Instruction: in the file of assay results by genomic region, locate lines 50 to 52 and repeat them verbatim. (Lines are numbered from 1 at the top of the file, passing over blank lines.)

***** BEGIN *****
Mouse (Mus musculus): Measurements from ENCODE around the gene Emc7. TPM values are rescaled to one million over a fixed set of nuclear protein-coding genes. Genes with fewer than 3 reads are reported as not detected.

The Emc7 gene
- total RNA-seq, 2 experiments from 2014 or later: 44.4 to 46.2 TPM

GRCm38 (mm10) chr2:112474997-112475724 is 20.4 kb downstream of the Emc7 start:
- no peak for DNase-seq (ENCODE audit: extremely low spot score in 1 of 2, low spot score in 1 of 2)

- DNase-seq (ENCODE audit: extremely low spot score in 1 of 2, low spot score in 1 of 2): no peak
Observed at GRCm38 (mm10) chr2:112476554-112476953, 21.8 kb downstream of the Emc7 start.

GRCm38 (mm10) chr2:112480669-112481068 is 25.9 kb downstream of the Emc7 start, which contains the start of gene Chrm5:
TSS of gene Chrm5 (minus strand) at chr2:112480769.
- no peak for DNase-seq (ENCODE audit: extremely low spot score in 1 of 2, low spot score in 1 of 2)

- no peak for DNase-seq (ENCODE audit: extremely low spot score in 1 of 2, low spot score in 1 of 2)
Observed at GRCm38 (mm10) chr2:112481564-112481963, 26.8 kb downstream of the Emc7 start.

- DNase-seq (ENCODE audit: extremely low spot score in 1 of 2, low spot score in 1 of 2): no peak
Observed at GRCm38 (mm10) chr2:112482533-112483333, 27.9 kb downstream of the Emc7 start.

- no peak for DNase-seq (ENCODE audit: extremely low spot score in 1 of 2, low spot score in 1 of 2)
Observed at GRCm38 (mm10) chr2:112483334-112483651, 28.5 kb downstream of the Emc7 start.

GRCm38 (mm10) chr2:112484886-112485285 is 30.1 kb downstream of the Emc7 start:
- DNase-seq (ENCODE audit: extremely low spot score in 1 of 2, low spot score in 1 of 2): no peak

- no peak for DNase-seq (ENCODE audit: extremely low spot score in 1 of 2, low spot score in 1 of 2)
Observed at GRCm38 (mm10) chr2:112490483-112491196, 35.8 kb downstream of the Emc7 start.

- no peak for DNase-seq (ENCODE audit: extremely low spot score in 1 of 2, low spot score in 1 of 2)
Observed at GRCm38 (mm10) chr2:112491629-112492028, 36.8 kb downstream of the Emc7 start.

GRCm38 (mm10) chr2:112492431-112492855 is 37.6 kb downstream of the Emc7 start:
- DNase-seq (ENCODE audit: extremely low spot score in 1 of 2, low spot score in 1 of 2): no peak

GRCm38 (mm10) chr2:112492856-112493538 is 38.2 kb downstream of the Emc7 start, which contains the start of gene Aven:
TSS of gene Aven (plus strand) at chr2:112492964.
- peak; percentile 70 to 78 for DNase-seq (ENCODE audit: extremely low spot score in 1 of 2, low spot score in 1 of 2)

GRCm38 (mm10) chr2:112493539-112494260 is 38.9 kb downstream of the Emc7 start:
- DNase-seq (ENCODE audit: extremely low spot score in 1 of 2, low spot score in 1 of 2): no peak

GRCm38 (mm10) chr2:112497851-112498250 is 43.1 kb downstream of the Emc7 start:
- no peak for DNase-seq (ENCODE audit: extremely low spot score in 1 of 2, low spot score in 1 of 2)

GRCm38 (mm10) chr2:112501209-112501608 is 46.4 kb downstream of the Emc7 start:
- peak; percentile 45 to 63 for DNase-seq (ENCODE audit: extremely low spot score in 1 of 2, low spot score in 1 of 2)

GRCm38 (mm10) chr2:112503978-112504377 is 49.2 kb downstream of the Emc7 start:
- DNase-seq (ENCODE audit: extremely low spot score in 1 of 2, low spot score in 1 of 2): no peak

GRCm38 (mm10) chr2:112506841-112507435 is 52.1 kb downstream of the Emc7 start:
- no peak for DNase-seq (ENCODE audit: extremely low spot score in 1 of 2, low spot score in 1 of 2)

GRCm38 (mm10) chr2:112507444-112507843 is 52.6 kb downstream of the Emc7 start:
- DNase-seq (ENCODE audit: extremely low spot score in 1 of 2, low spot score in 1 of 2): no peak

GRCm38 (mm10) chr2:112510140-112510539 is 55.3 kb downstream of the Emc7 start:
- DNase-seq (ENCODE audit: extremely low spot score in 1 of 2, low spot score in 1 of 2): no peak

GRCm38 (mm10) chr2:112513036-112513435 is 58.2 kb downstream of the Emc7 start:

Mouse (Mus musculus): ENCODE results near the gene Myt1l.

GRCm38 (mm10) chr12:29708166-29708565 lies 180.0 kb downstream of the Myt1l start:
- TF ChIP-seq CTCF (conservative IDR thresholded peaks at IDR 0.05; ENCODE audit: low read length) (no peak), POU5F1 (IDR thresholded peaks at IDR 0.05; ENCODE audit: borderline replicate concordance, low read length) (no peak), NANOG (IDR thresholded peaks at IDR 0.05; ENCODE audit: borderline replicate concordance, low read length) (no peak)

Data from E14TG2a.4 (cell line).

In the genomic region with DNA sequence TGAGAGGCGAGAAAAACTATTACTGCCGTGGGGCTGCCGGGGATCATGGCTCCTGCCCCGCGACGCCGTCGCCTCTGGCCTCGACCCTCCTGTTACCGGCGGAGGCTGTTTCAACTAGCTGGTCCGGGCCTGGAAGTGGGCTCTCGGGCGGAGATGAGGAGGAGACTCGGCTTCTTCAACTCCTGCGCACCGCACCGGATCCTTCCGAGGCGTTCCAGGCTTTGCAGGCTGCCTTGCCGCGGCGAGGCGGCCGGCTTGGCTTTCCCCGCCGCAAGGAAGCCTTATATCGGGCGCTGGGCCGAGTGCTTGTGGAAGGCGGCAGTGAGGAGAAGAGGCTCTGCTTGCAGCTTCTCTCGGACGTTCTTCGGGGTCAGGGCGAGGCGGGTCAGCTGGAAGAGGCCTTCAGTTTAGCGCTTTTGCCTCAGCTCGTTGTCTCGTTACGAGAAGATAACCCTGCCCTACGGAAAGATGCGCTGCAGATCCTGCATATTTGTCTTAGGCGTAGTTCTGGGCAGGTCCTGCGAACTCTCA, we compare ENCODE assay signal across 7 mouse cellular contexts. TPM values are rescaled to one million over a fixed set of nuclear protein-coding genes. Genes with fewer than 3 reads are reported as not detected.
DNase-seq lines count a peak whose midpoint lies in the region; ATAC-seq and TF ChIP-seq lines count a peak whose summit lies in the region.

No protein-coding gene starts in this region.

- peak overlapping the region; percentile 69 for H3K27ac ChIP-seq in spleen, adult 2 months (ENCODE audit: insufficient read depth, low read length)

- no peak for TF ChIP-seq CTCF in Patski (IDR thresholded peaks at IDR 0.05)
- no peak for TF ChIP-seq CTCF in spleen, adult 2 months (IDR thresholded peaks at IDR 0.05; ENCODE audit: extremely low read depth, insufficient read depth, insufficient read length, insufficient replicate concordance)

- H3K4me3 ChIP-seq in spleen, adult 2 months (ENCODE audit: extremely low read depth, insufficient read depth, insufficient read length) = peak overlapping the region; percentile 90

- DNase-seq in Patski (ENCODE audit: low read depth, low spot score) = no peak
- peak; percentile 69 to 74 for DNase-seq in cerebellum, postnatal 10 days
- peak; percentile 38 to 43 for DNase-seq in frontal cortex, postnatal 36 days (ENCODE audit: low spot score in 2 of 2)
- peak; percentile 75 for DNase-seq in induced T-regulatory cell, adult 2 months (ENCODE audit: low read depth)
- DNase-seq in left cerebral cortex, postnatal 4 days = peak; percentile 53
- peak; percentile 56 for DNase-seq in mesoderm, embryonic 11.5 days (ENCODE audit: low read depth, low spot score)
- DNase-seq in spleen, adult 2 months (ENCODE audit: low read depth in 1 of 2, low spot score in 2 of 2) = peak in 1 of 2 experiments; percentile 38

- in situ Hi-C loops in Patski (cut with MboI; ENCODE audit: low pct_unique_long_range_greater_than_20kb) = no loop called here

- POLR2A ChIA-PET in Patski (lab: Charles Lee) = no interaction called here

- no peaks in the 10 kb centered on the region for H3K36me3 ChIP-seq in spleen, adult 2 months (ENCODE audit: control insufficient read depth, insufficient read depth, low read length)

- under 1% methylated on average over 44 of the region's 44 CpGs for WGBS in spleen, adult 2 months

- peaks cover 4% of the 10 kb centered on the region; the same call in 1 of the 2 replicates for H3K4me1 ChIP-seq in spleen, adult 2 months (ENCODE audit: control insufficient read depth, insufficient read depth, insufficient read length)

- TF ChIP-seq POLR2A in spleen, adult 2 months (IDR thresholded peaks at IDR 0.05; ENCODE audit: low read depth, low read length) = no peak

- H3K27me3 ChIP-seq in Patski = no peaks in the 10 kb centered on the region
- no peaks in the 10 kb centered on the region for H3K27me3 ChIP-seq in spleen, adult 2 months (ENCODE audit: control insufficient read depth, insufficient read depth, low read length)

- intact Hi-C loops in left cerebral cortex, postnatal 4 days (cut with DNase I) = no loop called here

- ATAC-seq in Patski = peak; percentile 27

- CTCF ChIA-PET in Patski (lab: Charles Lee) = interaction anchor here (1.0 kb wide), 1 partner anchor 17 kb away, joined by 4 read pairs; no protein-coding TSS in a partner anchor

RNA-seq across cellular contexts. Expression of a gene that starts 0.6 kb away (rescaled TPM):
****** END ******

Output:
- peak overlapping the region; percentile 69 for H3K27ac ChIP-seq in spleen, adult 2 months (ENCODE audit: insufficient read depth, low read length)

- no peak for TF ChIP-seq CTCF in Patski (IDR thresholded peaks at IDR 0.05)
- no peak for TF ChIP-seq CTCF in spleen, adult 2 months (IDR thresholded peaks at IDR 0.05; ENCODE audit: extremely low read depth, insufficient read depth, insufficient read length, insufficient replicate concordance)